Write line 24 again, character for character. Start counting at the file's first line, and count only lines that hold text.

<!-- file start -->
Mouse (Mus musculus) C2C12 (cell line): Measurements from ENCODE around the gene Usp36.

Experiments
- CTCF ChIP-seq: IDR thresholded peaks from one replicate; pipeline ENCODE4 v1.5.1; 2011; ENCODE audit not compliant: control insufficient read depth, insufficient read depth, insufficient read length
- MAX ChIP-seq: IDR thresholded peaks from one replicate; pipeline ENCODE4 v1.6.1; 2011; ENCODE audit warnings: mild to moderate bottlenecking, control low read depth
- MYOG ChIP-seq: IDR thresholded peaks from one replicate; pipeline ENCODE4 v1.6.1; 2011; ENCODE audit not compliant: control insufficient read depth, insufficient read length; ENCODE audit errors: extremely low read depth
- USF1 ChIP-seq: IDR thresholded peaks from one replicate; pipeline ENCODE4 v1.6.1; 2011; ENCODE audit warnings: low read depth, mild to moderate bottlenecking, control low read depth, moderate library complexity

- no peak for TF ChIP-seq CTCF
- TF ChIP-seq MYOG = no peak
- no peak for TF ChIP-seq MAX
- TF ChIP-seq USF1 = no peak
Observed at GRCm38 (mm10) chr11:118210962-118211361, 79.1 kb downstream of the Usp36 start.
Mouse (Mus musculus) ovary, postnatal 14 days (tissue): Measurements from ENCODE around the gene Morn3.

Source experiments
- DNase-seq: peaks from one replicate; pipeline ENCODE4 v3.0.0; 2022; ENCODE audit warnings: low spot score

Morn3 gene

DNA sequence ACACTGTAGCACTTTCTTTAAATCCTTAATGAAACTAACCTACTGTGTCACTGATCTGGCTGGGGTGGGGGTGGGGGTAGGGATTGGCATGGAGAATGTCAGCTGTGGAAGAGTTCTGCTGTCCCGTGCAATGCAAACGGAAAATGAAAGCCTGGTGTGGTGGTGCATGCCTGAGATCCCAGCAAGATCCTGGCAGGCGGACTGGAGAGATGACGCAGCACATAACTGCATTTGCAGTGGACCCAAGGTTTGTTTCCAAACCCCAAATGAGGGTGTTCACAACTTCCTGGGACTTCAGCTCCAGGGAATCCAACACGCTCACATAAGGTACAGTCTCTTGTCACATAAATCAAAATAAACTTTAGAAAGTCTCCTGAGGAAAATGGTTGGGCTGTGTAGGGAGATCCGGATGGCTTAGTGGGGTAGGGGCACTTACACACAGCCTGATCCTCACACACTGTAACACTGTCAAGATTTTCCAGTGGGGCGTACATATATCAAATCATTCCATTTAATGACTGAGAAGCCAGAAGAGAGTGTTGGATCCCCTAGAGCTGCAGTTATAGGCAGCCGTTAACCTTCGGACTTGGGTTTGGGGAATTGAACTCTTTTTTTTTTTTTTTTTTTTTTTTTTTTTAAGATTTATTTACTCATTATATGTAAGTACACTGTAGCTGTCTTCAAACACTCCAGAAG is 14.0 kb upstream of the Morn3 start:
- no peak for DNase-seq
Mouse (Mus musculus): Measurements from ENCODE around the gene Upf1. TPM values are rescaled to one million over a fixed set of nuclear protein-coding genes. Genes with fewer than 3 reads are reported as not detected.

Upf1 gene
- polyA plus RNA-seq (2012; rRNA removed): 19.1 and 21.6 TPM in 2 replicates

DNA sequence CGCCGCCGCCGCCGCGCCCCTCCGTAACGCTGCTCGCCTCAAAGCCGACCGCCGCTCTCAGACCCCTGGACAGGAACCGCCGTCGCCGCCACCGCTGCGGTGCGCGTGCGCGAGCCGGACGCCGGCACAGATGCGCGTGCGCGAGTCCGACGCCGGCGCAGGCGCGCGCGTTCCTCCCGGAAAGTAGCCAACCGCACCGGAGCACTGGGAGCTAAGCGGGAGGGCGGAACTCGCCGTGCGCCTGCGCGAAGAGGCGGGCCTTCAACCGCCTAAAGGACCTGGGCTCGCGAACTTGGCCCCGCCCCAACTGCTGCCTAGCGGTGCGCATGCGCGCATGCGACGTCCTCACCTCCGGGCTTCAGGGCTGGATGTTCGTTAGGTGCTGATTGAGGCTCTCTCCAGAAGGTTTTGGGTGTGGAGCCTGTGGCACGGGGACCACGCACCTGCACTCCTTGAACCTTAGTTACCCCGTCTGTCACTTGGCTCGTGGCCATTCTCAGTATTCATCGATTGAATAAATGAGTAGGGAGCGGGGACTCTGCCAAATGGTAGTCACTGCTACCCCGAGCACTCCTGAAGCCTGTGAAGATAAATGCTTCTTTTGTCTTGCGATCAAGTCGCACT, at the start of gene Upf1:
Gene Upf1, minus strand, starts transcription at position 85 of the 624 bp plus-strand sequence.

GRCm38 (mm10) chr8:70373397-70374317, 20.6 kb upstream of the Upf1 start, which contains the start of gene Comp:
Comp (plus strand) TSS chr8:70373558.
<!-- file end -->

Comp (plus strand) TSS chr8:70373558.